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In late 2018, QIAGEN, a leading molecular diagnostics and precision medicine company, acquired molecular oncology decision support company N-of-One. This move enabled QIAGEN to enhance its sample-to-insight solution offering with its clinical laboratory customers in molecular oncology testing from assay design to test interpretation—and to develop a new real-world data (RWD)-based solution offering for pharma and payers spanning basic research and discovery, through clinical development, to the development of companion diagnostic (CDx) products for approved therapies.
“The vision was to bring together N-of-One’s “expert-based molecular oncology decision support services together with QIAGEN’s existing evidence-based, clinical decision support software–based solutions to better meet our customer’s evolving needs,” says Sean Scott, VP, Business Development of QIAGEN Bioinformatics. QIAGEN can now offer its laboratory customers either its QIAGEN Clinical Insight (QCI) Interpret for Somatic Cancer clinical decision support software or QCI Precision Insights service-based interpretation capabilities, powered by N-of-One, or a combination of the two configured to each customer’s specific needs and challenges. “With this acquisition, QIAGEN enhances its software-based molecular oncology decision support solutions with N-of-One’s expert-based, on-demand curation and interpretation services, and RWD assets,” says Scott.
QIAGEN recently reached a milestone where its customers have analyzed and interpreted more than one million patient test cases through its clinical decision support software, and the addition of the N-of-One interpretation service will accelerate the growth of the sample volume where RWD derived from these cases can be used to power improved enhanced analytics with QIAGEN’s health care organization (HCO), pharma, and payer customers. QIAGEN’s goal here is to enable its customers to generate Real-World Insights (RWIs) from these increasingly large data sets.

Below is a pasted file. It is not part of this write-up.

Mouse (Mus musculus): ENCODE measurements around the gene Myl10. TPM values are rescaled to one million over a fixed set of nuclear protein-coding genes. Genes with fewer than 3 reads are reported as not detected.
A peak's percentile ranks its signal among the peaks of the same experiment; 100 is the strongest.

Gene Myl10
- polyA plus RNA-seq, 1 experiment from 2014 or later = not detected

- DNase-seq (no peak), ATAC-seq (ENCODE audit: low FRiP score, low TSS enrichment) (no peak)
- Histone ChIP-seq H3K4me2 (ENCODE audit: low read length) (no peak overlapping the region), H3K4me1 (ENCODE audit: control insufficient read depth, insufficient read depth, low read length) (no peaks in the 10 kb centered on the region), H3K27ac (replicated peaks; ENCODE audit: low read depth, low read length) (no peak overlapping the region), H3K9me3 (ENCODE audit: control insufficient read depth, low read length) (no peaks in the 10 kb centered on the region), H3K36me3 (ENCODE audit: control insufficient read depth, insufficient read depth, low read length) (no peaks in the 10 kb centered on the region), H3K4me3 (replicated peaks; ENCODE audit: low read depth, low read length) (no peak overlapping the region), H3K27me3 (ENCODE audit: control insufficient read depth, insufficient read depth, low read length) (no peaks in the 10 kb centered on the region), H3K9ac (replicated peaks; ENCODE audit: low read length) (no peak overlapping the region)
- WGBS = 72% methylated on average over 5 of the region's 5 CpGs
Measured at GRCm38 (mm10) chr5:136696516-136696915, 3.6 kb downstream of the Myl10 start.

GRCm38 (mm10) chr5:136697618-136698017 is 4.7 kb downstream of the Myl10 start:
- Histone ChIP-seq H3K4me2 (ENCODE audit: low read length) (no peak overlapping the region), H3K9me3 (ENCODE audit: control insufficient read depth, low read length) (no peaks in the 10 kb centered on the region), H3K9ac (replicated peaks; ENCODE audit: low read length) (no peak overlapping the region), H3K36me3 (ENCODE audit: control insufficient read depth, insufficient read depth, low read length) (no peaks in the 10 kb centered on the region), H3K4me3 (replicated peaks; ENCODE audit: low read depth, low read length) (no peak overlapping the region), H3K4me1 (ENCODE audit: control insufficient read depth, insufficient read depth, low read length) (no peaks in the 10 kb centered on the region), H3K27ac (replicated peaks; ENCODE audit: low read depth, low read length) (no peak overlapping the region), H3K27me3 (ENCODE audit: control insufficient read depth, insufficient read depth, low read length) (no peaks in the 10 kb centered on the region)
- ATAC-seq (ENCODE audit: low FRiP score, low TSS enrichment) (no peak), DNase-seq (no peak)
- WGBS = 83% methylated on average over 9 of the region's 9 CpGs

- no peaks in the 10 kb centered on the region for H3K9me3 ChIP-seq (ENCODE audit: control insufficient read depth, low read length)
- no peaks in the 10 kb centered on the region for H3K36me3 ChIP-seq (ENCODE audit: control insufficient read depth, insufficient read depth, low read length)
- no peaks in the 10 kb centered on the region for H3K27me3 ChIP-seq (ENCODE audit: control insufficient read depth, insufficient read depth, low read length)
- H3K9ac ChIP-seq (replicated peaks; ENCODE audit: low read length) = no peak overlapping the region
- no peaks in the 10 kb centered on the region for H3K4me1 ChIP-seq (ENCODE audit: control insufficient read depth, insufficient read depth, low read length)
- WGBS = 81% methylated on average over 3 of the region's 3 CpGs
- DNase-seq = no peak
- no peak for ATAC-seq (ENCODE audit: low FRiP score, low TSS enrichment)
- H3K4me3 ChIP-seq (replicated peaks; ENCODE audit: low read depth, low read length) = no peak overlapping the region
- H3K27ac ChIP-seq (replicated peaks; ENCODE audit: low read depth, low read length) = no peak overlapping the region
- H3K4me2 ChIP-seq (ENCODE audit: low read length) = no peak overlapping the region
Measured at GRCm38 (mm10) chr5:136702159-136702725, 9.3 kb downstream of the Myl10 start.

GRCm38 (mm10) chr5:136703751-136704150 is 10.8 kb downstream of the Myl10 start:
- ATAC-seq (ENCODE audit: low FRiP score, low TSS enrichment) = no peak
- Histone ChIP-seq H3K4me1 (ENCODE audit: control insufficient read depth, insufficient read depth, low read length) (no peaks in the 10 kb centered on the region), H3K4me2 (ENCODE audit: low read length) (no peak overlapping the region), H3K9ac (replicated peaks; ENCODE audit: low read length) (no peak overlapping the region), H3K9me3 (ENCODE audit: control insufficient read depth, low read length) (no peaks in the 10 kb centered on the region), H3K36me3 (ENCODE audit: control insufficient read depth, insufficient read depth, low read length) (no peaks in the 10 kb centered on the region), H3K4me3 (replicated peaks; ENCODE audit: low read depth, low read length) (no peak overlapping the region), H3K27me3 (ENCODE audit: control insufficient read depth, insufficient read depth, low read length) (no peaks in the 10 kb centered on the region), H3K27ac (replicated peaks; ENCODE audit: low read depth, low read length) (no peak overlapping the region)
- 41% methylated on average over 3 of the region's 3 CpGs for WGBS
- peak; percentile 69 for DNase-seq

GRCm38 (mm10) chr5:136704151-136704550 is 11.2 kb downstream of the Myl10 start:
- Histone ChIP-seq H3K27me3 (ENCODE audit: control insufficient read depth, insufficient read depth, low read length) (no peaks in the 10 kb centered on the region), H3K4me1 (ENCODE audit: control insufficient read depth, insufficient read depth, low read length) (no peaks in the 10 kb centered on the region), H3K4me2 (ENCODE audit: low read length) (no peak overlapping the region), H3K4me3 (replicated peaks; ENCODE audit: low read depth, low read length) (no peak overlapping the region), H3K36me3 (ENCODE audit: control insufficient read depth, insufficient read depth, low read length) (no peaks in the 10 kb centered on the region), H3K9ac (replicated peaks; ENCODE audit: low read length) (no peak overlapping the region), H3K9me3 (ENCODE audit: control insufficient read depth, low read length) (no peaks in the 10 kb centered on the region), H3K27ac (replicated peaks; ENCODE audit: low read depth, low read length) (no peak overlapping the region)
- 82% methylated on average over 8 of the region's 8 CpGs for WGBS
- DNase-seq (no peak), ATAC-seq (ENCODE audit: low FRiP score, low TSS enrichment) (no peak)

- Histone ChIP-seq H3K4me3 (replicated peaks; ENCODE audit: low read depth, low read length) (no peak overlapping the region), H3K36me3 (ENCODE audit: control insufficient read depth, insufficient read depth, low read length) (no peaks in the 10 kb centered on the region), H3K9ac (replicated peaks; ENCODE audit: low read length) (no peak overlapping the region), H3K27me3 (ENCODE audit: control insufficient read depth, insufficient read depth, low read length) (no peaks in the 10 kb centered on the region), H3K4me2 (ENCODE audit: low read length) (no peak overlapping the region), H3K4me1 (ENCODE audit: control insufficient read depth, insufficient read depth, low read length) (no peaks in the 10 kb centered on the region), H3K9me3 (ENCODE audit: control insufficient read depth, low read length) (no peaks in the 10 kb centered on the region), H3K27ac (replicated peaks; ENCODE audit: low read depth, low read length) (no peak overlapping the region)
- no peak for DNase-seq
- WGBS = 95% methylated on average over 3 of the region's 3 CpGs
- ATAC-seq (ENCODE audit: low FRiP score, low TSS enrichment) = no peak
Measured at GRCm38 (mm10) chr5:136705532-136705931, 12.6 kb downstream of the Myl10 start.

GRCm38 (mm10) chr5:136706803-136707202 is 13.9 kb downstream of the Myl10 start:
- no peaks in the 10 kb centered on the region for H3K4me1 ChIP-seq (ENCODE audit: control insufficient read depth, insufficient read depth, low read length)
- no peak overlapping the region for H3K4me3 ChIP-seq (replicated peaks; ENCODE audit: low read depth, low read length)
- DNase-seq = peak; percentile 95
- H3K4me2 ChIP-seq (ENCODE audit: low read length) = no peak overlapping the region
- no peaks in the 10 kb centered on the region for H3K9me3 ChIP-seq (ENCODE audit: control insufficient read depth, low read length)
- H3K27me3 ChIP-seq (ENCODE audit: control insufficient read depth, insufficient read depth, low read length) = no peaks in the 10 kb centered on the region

“The benefit of the QIAGEN acquisition to the N-of-One customers is that these customers now have access to QIAGEN’s global presence, broader sample-to-insight solutions offerings, expertise in molecular diagnostics, extended support in hereditary-germline indication testing, and increased R&D investments. Many of N-of-One’s laboratory oncology testing customers are providing not only clinical testing services, but also pharma research program and trial support services and considering, CDx and IVD product support—all of which QIAGEN can assist them with,” says Scott.
About five years ago, QIAGEN established a molecular oncology franchise that now offers complete sample-to-insight solutions, ranging from target discovery and lab testing and variant interpretation through CDx product development for investigational compounds and approved drugs. Through the acquisition, QIAGEN has expanded its curated database with over 150,000 patient cases across more than 1,000 cancer types, 140,000 unique variants, and 1,900 genes—all part of N-of-One’s Genomic Insights Solution, further strengthening its clinical interpretation and reporting capabilities.
“Genomics Insights is an RWD-based solution offering that QIAGEN has recently developed for select pharma research and discovery applications such as biomarker and indication selection, prospective patient cohort stratification, trial protocol and eligibility criteria design and patient-to-trial matching and accrual forecasting, providers in support of genomics-guided precision medicine programs and clinical decision support and treatment pathway compliance, and payers for evidence-based reimbursement decision making. Overall, Genomics Insights, initially for oncology, can enable pharma and providers to advance their precision medicine development and application efforts across the drug development and clinical decision support continuum.”
In fact, the value of Genomic Insights, powered by N-of-One, was demonstrated when N-of-One collaborated with a global top 10 pharmaceutical company to help inform their development of a CDx to identify cancer patients most likely to respond to a targeted oncology therapy in their late-stage pipeline. Such CDx that can successfully identify the patients most likely to benefit from a treatment is crucial to the delivery of care in the era of precision medicine. Based on data derived from its clinical interpretation business, N-of-One reported the prevalence data for specific gene alterations in the cancer types of interest as well as gene variant classification and real-world cancer type data.